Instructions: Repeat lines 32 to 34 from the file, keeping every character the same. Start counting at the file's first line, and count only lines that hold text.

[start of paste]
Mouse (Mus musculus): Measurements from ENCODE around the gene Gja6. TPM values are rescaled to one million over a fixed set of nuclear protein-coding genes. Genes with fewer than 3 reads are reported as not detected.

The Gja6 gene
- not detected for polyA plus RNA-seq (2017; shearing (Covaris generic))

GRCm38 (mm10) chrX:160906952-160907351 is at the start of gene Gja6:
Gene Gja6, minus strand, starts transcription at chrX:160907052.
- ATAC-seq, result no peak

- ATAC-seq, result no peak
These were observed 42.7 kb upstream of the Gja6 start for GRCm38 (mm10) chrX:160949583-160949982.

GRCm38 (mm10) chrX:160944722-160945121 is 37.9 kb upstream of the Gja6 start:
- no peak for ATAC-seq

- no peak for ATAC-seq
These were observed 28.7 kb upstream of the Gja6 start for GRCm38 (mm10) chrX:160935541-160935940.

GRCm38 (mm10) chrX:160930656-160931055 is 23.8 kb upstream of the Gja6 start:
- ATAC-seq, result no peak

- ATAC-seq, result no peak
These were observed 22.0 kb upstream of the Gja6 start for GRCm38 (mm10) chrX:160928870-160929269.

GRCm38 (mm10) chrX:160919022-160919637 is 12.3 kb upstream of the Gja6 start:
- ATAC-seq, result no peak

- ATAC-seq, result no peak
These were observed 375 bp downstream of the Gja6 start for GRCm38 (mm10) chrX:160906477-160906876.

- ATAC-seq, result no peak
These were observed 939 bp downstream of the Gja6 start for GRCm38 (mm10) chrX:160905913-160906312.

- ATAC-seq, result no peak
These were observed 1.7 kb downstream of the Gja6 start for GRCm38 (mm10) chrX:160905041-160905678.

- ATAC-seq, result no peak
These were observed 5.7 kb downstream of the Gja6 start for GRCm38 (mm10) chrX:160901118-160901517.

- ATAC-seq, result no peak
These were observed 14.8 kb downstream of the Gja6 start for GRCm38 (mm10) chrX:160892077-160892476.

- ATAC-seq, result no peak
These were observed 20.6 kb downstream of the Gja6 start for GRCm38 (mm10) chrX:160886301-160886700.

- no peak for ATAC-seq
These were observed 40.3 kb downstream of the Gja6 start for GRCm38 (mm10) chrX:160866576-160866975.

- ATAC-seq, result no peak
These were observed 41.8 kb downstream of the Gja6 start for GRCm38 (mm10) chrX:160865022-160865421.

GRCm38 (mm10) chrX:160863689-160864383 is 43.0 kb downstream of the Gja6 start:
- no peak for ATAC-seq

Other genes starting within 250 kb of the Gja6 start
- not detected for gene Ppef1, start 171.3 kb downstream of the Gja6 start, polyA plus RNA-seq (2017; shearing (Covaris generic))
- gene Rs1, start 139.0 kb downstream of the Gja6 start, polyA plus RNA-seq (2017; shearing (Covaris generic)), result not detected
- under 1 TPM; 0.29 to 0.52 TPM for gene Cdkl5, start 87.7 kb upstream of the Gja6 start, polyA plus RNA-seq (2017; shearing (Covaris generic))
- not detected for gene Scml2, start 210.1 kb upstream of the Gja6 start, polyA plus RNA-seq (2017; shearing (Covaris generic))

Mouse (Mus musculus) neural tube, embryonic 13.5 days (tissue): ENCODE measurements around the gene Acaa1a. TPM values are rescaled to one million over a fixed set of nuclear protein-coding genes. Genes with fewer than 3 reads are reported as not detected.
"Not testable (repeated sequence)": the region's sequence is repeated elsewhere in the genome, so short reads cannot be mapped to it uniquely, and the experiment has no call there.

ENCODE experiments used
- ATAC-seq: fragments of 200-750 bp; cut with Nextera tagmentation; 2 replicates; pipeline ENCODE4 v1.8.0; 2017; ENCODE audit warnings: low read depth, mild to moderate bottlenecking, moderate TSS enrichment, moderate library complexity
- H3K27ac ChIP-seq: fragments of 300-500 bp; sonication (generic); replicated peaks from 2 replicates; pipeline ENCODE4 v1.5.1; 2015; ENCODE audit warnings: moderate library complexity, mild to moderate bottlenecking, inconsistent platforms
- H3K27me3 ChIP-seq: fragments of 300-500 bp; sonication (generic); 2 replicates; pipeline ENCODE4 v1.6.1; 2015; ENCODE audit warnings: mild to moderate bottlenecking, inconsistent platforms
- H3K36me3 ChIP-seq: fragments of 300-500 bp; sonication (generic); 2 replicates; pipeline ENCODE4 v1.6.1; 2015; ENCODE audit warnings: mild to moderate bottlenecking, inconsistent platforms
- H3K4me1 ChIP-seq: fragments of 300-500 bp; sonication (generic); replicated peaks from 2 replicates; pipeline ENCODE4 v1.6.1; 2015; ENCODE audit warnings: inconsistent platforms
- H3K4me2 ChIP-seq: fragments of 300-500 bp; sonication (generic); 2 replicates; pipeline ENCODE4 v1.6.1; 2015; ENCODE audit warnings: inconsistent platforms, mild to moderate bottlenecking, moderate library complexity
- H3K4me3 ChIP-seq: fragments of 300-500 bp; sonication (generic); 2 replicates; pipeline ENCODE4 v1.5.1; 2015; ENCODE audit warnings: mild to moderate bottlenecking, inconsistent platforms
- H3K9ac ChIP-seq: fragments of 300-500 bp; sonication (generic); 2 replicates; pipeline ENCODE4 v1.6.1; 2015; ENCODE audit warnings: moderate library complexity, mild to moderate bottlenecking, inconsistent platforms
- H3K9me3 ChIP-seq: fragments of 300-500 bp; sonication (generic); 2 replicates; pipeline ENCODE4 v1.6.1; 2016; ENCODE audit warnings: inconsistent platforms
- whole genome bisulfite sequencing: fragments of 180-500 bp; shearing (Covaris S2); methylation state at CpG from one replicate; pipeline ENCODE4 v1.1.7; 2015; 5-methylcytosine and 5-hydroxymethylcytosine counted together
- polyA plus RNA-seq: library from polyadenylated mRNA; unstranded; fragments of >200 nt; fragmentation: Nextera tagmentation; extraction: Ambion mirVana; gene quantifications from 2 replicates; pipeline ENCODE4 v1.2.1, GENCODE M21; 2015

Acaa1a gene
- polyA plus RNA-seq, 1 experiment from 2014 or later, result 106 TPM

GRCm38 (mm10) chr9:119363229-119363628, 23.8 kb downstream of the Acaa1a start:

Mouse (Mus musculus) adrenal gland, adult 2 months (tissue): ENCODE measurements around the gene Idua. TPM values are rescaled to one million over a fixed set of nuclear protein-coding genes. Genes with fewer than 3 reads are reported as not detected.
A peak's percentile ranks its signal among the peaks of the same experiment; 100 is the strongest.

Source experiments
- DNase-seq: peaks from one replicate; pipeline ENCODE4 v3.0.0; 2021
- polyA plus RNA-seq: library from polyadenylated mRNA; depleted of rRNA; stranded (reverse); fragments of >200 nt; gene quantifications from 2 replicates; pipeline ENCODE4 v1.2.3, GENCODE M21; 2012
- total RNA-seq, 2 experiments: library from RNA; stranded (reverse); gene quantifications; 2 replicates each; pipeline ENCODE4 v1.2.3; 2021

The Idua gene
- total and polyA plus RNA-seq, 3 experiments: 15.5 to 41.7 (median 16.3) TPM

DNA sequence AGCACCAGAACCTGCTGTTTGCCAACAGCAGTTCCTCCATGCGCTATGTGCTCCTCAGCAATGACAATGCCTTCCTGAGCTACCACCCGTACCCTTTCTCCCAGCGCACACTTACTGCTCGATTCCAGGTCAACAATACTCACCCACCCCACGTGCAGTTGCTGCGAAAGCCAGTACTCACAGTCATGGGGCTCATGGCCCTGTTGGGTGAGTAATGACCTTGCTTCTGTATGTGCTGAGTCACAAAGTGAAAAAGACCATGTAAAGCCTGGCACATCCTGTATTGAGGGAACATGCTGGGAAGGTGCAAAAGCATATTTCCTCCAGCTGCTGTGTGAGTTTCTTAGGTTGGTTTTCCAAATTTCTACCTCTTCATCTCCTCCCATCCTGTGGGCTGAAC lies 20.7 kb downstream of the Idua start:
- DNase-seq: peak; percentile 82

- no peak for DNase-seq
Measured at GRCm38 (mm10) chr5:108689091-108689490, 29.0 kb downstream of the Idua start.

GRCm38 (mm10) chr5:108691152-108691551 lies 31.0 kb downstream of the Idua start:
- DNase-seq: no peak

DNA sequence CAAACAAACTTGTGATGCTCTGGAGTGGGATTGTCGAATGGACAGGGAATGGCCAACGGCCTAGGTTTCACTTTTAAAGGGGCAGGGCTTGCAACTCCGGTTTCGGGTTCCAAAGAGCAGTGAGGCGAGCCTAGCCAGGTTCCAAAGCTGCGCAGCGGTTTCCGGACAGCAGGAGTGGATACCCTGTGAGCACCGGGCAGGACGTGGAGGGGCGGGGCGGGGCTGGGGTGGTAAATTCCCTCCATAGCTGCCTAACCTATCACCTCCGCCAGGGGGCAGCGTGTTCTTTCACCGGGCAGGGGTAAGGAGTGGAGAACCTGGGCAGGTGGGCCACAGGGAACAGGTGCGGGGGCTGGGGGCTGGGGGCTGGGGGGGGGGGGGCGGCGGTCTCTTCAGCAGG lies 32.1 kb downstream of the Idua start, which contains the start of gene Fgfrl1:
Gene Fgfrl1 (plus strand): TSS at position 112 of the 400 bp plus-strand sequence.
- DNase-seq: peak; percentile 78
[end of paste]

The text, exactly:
These were observed 40.3 kb downstream of the Gja6 start for GRCm38 (mm10) chrX:160866576-160866975.

- ATAC-seq, result no peak
These were observed 41.8 kb downstream of the Gja6 start for GRCm38 (mm10) chrX:160865022-160865421.